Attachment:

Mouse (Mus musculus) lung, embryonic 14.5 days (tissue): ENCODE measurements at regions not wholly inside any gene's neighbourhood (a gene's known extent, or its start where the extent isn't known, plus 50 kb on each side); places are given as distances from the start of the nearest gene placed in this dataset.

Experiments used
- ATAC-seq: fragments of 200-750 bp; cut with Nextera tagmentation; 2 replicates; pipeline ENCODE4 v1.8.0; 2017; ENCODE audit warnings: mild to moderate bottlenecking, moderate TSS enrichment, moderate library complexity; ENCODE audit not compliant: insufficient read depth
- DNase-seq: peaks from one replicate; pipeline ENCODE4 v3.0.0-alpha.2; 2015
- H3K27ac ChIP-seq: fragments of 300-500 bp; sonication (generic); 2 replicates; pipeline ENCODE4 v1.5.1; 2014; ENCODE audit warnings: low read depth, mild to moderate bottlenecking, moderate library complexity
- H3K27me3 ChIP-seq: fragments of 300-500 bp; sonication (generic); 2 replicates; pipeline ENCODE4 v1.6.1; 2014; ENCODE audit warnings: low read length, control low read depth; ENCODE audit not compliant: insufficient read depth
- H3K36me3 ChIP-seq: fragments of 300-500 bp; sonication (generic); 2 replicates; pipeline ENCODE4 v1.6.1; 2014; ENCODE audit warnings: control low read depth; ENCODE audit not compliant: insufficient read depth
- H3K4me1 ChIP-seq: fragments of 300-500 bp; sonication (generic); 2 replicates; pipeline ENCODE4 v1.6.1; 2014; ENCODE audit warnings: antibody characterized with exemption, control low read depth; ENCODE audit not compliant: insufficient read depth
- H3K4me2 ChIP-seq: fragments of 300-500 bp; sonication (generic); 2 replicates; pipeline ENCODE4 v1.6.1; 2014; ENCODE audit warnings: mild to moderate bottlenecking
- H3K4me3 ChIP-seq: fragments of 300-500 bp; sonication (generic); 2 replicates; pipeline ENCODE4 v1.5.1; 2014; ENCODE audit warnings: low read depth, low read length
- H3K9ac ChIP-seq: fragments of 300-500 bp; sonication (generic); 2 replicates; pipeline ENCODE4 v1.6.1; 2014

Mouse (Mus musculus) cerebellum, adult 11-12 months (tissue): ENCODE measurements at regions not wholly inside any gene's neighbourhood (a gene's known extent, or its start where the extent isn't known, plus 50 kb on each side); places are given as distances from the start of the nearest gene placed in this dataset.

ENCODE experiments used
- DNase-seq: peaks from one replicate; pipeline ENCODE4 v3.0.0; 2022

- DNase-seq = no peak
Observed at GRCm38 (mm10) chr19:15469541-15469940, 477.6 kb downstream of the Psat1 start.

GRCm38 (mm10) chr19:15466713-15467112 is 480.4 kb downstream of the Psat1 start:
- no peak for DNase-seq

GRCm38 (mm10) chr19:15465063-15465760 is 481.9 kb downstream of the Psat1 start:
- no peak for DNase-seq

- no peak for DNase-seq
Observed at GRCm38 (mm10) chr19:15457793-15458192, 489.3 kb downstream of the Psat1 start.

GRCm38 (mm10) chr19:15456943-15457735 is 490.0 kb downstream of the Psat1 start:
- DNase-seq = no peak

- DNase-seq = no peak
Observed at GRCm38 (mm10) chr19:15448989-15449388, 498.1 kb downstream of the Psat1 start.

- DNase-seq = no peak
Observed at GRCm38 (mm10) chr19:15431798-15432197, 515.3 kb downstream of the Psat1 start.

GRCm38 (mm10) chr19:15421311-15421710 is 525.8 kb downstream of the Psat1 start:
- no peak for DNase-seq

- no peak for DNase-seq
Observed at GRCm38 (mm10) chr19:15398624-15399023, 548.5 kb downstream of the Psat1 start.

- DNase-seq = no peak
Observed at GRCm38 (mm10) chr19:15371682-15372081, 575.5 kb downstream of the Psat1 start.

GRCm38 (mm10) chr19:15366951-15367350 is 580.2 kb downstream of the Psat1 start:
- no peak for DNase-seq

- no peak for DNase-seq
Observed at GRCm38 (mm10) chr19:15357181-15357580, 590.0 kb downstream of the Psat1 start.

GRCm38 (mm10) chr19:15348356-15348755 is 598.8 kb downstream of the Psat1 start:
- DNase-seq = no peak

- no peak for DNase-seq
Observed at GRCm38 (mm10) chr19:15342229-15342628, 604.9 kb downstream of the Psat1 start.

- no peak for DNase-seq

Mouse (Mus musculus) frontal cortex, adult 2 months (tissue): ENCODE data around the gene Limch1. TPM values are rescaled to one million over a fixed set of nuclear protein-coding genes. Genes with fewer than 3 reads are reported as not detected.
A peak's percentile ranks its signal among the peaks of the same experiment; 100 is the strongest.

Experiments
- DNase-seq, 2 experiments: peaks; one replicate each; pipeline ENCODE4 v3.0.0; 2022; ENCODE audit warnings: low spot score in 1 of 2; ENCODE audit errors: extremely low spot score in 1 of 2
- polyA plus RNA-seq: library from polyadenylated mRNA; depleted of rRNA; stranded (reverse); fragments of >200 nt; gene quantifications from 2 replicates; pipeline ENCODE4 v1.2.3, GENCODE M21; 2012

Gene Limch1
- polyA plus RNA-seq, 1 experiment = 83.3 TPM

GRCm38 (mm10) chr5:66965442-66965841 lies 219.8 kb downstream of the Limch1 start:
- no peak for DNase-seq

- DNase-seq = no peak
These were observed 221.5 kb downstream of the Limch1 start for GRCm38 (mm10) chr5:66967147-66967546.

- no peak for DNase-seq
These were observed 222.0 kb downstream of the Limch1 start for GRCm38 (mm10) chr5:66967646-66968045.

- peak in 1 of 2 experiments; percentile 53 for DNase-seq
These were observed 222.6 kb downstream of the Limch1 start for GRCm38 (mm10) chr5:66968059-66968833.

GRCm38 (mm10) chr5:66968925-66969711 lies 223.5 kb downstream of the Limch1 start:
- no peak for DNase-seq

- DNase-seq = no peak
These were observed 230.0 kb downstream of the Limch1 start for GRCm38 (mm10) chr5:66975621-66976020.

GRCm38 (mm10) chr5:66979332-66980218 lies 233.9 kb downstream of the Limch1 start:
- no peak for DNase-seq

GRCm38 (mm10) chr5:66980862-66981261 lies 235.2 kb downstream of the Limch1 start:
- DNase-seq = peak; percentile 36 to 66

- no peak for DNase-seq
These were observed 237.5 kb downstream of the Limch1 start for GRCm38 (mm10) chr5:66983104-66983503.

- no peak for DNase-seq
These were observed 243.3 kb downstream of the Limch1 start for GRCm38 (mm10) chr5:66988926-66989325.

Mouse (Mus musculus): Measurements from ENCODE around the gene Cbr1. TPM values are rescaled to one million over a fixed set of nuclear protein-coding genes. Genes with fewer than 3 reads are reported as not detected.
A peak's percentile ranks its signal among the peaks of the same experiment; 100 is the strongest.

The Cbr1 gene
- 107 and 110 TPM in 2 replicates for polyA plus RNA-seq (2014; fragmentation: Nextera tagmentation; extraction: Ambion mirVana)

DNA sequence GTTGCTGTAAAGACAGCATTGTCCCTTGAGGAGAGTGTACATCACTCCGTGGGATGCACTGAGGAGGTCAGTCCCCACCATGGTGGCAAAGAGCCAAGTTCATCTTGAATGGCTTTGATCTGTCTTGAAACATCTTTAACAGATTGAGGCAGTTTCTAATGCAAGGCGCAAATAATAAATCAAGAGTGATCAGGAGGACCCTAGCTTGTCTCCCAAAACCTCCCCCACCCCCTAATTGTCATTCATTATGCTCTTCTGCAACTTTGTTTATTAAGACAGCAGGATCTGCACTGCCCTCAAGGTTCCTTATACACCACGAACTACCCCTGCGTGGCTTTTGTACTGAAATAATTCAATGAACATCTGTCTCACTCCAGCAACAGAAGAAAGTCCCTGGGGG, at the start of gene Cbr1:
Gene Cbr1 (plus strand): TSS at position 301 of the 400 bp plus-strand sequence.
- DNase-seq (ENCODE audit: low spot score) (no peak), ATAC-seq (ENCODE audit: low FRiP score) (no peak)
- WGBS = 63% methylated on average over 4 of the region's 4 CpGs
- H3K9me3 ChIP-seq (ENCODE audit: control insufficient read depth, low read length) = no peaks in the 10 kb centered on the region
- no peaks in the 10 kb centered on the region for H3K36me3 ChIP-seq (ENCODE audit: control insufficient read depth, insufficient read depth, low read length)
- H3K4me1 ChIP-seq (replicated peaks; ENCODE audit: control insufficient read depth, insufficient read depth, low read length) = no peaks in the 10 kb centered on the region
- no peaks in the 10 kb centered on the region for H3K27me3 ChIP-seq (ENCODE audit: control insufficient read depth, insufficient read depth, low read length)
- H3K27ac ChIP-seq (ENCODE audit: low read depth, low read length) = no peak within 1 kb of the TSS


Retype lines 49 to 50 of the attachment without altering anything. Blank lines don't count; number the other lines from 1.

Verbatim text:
Gene Limch1
- polyA plus RNA-seq, 1 experiment = 83.3 TPM